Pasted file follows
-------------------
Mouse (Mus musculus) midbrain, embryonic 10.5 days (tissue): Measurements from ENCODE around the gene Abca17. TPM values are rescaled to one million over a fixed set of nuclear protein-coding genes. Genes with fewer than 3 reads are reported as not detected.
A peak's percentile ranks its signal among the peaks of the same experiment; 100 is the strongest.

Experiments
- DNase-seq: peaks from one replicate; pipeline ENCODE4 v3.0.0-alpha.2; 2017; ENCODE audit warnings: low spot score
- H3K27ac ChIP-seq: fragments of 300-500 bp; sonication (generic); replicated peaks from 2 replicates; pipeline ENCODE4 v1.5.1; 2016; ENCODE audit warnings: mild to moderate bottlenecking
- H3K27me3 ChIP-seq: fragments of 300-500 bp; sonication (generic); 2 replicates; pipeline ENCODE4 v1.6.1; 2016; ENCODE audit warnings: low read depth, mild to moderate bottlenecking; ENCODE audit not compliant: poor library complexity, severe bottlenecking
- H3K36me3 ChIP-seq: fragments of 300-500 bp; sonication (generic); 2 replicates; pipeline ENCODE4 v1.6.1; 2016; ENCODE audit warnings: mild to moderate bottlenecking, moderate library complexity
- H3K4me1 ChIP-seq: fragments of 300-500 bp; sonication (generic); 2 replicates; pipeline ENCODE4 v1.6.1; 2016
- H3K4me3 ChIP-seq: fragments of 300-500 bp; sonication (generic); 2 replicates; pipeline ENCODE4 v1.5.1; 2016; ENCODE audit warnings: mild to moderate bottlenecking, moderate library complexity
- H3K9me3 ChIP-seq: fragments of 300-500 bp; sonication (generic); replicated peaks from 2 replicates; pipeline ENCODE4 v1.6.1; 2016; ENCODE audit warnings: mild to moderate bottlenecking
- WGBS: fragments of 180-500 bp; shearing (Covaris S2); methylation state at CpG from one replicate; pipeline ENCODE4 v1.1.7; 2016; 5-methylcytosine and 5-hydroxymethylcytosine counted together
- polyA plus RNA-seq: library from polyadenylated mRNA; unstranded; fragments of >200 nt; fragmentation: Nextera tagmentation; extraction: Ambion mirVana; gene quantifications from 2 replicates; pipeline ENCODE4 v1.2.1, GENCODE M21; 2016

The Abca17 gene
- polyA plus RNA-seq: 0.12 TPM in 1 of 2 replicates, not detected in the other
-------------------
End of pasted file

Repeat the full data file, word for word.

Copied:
Mouse (Mus musculus) midbrain, embryonic 10.5 days (tissue): Measurements from ENCODE around the gene Abca17. TPM values are rescaled to one million over a fixed set of nuclear protein-coding genes. Genes with fewer than 3 reads are reported as not detected.
A peak's percentile ranks its signal among the peaks of the same experiment; 100 is the strongest.

Experiments
- DNase-seq: peaks from one replicate; pipeline ENCODE4 v3.0.0-alpha.2; 2017; ENCODE audit warnings: low spot score
- H3K27ac ChIP-seq: fragments of 300-500 bp; sonication (generic); replicated peaks from 2 replicates; pipeline ENCODE4 v1.5.1; 2016; ENCODE audit warnings: mild to moderate bottlenecking
- H3K27me3 ChIP-seq: fragments of 300-500 bp; sonication (generic); 2 replicates; pipeline ENCODE4 v1.6.1; 2016; ENCODE audit warnings: low read depth, mild to moderate bottlenecking; ENCODE audit not compliant: poor library complexity, severe bottlenecking
- H3K36me3 ChIP-seq: fragments of 300-500 bp; sonication (generic); 2 replicates; pipeline ENCODE4 v1.6.1; 2016; ENCODE audit warnings: mild to moderate bottlenecking, moderate library complexity
- H3K4me1 ChIP-seq: fragments of 300-500 bp; sonication (generic); 2 replicates; pipeline ENCODE4 v1.6.1; 2016
- H3K4me3 ChIP-seq: fragments of 300-500 bp; sonication (generic); 2 replicates; pipeline ENCODE4 v1.5.1; 2016; ENCODE audit warnings: mild to moderate bottlenecking, moderate library complexity
- H3K9me3 ChIP-seq: fragments of 300-500 bp; sonication (generic); replicated peaks from 2 replicates; pipeline ENCODE4 v1.6.1; 2016; ENCODE audit warnings: mild to moderate bottlenecking
- WGBS: fragments of 180-500 bp; shearing (Covaris S2); methylation state at CpG from one replicate; pipeline ENCODE4 v1.1.7; 2016; 5-methylcytosine and 5-hydroxymethylcytosine counted together
- polyA plus RNA-seq: library from polyadenylated mRNA; unstranded; fragments of >200 nt; fragmentation: Nextera tagmentation; extraction: Ambion mirVana; gene quantifications from 2 replicates; pipeline ENCODE4 v1.2.1, GENCODE M21; 2016

The Abca17 gene
- polyA plus RNA-seq: 0.12 TPM in 1 of 2 replicates, not detected in the other